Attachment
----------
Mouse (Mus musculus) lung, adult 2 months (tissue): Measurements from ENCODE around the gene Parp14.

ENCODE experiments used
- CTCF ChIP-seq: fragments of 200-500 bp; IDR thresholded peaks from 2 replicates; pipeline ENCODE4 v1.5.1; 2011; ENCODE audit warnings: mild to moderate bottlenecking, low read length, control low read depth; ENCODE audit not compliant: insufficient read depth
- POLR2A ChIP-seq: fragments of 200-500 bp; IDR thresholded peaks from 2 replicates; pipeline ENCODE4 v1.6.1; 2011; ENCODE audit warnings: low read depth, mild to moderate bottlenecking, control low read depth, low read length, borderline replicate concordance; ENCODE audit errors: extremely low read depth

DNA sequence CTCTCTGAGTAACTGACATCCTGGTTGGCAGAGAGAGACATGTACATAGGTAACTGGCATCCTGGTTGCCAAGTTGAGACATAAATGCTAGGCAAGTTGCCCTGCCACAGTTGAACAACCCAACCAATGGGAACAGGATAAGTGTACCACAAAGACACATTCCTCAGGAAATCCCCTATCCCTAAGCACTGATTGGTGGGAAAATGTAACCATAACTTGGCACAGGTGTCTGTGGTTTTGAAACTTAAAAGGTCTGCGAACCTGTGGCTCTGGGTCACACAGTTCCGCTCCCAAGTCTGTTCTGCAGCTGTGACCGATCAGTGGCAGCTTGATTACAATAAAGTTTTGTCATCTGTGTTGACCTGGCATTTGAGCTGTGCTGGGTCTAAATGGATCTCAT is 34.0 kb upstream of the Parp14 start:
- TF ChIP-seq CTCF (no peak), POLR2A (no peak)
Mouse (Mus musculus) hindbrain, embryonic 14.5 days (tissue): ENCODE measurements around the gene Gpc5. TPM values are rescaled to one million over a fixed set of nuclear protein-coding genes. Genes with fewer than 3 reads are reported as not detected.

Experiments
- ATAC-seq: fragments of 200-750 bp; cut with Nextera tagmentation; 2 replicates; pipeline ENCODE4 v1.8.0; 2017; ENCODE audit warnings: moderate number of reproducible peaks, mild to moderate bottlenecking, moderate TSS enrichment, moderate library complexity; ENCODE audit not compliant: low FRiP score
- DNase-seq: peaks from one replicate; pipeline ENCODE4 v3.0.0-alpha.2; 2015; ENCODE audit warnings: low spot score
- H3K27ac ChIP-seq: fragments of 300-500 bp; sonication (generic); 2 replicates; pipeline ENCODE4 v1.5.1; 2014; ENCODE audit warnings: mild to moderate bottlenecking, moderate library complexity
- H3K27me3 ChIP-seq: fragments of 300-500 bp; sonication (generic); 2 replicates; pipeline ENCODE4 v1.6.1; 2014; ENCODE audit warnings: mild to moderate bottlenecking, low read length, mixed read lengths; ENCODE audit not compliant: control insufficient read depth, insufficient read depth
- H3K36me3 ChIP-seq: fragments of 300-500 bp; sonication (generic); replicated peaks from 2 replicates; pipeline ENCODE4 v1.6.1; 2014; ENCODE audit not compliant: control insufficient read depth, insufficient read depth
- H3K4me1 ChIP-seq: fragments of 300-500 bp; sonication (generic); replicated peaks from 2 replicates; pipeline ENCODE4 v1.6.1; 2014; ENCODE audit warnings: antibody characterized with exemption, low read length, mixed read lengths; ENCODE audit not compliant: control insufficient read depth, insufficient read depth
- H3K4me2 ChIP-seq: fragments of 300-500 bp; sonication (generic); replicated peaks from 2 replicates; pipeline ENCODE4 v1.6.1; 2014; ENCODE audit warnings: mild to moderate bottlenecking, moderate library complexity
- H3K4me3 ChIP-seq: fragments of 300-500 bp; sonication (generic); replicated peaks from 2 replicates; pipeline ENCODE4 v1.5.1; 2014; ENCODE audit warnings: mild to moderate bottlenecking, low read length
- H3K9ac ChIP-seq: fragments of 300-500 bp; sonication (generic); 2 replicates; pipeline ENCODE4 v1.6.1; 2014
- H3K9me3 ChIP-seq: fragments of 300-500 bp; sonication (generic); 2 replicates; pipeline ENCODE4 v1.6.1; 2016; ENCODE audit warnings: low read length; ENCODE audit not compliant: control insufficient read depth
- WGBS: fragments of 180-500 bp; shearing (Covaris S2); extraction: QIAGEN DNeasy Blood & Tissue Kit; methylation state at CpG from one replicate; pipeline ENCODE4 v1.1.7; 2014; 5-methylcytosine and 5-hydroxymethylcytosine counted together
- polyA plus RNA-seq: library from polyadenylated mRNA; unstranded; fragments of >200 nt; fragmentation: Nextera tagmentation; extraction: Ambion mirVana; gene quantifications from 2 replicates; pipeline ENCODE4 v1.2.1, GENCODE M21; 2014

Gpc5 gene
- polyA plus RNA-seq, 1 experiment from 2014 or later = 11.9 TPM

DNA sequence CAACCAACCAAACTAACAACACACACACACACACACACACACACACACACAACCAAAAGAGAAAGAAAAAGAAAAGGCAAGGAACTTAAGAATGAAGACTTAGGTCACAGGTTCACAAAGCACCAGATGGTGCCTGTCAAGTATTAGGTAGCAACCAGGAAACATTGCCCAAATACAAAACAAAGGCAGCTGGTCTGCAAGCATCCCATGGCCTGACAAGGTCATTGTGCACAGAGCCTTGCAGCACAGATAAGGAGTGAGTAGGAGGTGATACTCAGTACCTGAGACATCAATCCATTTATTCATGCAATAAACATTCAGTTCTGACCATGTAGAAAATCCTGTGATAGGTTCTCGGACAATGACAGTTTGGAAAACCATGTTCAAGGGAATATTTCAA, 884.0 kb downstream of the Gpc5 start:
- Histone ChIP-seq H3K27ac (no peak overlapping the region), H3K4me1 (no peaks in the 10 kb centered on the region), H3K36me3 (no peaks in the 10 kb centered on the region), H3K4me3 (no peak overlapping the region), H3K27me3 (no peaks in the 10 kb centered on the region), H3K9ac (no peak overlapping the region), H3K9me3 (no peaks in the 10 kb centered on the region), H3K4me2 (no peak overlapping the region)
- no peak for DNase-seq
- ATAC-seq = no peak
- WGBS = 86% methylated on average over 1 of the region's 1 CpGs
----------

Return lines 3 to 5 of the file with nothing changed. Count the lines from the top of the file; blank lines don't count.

- CTCF ChIP-seq: fragments of 200-500 bp; IDR thresholded peaks from 2 replicates; pipeline ENCODE4 v1.5.1; 2011; ENCODE audit warnings: mild to moderate bottlenecking, low read length, control low read depth; ENCODE audit not compliant: insufficient read depth
- POLR2A ChIP-seq: fragments of 200-500 bp; IDR thresholded peaks from 2 replicates; pipeline ENCODE4 v1.6.1; 2011; ENCODE audit warnings: low read depth, mild to moderate bottlenecking, control low read depth, low read length, borderline replicate concordance; ENCODE audit errors: extremely low read depth

DNA sequence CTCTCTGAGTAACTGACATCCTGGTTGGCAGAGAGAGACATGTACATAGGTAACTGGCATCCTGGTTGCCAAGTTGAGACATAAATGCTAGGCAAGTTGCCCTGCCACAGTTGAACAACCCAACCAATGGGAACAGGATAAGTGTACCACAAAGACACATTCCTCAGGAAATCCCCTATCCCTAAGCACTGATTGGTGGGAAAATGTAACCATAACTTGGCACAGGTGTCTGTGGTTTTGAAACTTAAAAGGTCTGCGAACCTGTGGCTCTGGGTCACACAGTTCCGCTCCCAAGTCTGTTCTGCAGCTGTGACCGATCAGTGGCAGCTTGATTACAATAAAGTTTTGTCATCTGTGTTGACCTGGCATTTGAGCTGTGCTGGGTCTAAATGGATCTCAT is 34.0 kb upstream of the Parp14 start: